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UNHCR seeks US$20 million to help tens of thousands of Congolese refugees

News Stories, 9 March 2010

© UNHCR/F.NOY/March 2010
Refugees live in huts made out of leaves in Gouga village, close to the border between the Republic of Congo and the Central African Republic.

GENEVA, March 9 (UNHCR) The UN refugee agency appealed on Tuesday for some US$20 million in funding to help it meet the needs of tens of thousands of civilians who have fled ethnic conflict in Democratic Republic of the Congo's Equateur province and sought shelter in neighbouring Republic of Congo.

"UNHCR's request is part of a broader appeal by UN agencies, who have so far received only US$17.3 million of the nearly US$59 million required this year for this crisis. We hope that donors will respond generously," UNHCR spokesperson Melissa Fleming told journalists in Geneva.

"Our concern is that four months into their exile, the refugees are still lacking basic humanitarian aid, despite our efforts. So far we've been able to cover just 30 per cent of the needs of this huge population for food, sanitation, shelter, health care and primary education," she added.

About 110,000 Congolese refugees have fled the ethnic violence in Equateur, crossed the Oubangui River and found shelter in northern Republic of Congo's (ROC) Likouala province since late last year. The vast majority, 82 per cent, are women and children.

They are dispersed in 100 sites in an area extending 600 kilometres along the Oubangui, further compounding the difficulties for humanitarian agencies in reaching them. Low river levels are preventing movement of heavy cargoes by boat and requiring UNHCR to ferry supplies in limited quantities or to fly them in.

"These funds are needed to increase our overall protection and logistical capacity for the operation. The funds will also be used to provide primary education for more than 20,000 refugee children, to supply more shelter, to procure additional relief items, to improve access to health and to expand sanitation," UNHCR's Fleming said. "The provision of clean water is also urgently required to curb water-related diseases common among the population who resort to drinking from the river."

UN partners in this appeal include the World Food Programme, the UN Children's Fund (UNICEF), the World Health Organization, UNESCO, the UN Development Programme, the UN Food and Agricultural Organization and the UN Population Fund (UNFPA).

The refugees fled from Equateur province after fighting started in late October last year when Enyele militiamen launched deadly assaults on ethnic Munzayas over fishing and farming rights in the Dongo area. The tensions have since expanded to most parts of Equateur province, which drove an additional 18,000 refugees to flee to the Central African Republic.

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UNHCR and Partners Tackle Malnutrition in Mauritania Camp

The UN refugee agency has just renewed its appeal for funds to help meet the needs of tens of thousands of Malian refugees and almost 300,000 internally displaced people. The funding UNHCR is seeking is needed, among other things, for the provision of supplementary and therapeutic food and delivery of health care, including for those suffering from malnutrition. This is one of UNHCR's main concerns in the Mbera refugee camp in Mauritania, which hosts more than 70,000 Malians. A survey on nutrition conducted last January in the camp found that more than 13 per cent of refugee children aged under five suffer from acute malnutrition and more than 41 per cent from chronic malnutrition. Several measures have been taken to treat and prevent malnutrition, including distribution of nutritional supplements to babies and infants, organization of awareness sessions for mothers, increased access to health facilities, launch of a measles vaccination campaign and installation of better water and sanitation infrastructure. Additional funding is needed to improve the prevention and response mechanisms. UNHCR appealed last year for US$144 million for its Mali crisis operations in 2013, but has received only 32 per cent to date. The most urgent needs are food, shelter, sanitation, health care and education.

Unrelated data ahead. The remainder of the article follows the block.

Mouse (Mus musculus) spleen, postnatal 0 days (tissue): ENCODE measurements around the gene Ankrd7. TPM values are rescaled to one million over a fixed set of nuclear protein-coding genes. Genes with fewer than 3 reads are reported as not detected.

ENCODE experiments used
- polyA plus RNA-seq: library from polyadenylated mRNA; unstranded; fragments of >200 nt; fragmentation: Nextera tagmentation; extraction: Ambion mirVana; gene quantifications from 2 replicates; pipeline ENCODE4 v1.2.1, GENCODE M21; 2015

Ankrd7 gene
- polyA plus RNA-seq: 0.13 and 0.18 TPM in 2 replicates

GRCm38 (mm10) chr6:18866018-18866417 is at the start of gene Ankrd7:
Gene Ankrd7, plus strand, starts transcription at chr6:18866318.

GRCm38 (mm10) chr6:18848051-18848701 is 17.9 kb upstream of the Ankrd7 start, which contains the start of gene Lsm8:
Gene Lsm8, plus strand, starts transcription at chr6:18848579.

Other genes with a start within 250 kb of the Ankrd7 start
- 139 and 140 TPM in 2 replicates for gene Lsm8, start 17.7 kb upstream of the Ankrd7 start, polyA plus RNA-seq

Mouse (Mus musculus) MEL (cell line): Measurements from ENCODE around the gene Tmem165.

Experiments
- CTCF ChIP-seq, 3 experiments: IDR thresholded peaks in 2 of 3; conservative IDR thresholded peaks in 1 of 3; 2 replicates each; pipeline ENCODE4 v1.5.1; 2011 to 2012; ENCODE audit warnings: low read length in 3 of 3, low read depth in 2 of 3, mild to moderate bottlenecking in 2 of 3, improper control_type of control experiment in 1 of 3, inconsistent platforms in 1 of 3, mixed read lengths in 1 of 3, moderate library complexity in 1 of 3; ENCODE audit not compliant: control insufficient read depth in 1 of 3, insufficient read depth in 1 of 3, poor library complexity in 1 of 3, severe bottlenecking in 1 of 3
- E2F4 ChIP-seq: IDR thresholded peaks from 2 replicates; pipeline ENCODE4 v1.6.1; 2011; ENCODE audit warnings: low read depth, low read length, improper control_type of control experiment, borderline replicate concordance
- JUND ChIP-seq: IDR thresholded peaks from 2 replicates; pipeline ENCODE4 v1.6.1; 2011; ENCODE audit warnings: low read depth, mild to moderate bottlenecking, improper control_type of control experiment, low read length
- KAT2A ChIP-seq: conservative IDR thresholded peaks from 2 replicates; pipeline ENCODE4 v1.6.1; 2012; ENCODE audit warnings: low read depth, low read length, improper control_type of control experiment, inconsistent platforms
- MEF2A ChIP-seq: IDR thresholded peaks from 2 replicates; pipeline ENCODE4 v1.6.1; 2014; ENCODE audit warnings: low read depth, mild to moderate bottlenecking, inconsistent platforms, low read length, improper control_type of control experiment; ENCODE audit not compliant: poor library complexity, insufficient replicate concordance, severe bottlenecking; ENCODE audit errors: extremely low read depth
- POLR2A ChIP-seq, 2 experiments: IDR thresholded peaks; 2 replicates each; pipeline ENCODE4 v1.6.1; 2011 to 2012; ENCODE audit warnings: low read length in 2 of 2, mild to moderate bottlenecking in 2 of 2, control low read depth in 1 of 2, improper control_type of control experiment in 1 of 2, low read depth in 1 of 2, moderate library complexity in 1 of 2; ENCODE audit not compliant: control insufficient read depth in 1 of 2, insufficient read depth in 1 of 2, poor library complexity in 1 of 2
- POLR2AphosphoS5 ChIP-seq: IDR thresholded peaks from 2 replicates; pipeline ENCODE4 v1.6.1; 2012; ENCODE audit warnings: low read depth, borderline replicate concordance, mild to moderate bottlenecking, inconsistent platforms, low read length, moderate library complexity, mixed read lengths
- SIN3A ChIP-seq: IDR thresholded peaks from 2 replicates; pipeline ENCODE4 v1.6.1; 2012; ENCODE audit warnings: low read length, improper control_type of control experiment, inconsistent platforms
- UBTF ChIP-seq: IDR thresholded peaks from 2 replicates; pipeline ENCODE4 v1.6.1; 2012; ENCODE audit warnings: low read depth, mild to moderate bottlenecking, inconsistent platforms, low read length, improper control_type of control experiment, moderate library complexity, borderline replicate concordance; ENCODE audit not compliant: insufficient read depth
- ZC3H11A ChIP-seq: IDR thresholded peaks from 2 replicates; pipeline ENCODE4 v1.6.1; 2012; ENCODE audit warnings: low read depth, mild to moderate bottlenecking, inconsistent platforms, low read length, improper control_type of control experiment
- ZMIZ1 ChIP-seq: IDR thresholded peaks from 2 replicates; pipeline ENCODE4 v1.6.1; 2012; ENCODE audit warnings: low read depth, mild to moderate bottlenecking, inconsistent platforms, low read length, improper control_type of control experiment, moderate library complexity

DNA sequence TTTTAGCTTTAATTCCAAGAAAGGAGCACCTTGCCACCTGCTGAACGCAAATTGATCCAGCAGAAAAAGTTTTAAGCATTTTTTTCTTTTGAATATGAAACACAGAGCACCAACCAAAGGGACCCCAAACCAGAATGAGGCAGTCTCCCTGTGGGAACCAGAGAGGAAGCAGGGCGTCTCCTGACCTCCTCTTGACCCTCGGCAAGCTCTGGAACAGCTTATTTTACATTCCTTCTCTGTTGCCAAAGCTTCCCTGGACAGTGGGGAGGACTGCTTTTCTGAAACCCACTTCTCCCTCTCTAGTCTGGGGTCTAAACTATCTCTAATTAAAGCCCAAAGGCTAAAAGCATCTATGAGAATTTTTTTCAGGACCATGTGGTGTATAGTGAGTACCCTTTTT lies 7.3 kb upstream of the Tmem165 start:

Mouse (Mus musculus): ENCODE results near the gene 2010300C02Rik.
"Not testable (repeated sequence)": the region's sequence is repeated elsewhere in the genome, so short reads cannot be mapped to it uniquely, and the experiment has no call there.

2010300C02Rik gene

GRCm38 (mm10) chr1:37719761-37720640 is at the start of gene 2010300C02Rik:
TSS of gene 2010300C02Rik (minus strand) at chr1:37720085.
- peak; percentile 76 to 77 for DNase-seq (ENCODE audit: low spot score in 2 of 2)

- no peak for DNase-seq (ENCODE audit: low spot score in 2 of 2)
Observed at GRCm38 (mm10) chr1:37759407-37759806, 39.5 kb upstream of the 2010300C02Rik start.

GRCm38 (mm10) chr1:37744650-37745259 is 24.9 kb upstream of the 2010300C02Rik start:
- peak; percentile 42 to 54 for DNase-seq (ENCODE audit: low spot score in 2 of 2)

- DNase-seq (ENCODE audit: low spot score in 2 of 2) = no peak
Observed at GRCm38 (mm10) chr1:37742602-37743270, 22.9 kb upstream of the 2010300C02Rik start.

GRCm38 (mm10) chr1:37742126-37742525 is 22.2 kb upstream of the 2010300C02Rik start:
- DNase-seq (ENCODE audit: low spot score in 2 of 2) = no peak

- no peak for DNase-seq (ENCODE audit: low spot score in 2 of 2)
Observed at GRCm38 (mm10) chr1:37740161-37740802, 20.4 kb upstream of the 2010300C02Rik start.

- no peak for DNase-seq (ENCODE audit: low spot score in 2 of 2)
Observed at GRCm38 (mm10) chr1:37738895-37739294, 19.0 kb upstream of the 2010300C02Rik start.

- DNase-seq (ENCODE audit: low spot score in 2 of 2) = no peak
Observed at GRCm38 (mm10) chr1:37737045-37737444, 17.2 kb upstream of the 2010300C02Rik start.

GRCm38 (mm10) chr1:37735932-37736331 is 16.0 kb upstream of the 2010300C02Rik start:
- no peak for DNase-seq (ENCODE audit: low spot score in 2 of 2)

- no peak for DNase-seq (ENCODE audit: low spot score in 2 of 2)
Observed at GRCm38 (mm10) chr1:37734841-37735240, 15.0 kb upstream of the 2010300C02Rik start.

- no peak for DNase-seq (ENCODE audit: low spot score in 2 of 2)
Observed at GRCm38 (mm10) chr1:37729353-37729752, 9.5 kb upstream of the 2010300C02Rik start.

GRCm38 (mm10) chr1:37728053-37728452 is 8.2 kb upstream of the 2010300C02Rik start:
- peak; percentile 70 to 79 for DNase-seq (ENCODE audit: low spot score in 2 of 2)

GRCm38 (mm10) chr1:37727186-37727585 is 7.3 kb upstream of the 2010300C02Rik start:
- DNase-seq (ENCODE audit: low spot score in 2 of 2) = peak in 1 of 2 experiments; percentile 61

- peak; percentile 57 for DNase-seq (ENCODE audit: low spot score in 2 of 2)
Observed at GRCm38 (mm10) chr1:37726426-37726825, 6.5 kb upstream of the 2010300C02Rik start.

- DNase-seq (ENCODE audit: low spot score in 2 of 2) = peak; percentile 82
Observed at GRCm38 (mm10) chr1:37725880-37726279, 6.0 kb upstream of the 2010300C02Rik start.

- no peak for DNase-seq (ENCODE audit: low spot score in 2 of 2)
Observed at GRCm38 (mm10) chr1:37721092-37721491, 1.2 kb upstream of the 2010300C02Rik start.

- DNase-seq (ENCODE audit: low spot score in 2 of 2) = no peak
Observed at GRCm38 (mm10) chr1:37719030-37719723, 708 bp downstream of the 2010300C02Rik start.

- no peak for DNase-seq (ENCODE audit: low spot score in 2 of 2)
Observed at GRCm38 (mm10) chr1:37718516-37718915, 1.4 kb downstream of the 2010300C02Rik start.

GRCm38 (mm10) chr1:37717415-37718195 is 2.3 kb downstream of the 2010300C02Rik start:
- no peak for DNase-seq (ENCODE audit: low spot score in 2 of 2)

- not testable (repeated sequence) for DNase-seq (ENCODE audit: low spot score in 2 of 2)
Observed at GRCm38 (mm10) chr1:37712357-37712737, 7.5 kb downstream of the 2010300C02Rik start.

The photographs in this set were taken by Bechir Malum.

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Chad's other refugee crisis

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The UN refugee agency is increasingly alarmed over the continuing violence in Iraq and distressed about the lack of an international humanitarian response to deal with the massive numbers of people being displaced. After an assessment mission in November last year, UNHCR officials warned that the agency was facing an even larger humanitarian crisis than it had prepared for in 2002-03. But UNHCR and other organisations are sorely lacking in funds to cope with the growing numbers of displaced.

In an effort to fill the massive gap in funding, UNHCR in January 2007 launched a US$60 million appeal to cover its protection and assistance programmes for Iraqi refugees in Syria, Jordan, Lebanon, Egypt and Turkey, as well as non Iraqi refugees and internally displaced people within strife torn Iraq.

The longer the Iraq conflict goes on, the more difficult it will become for the hundreds of thousands of displaced and the communities that are trying to help them – both inside and outside Iraq. Because the burden on host communities and governments in the region is enormous, it is essential that the international community support humanitarian efforts.

Posted on 5 February 2007

Iraqi Refugees in Syria: 2,000 New Arrivals Daily

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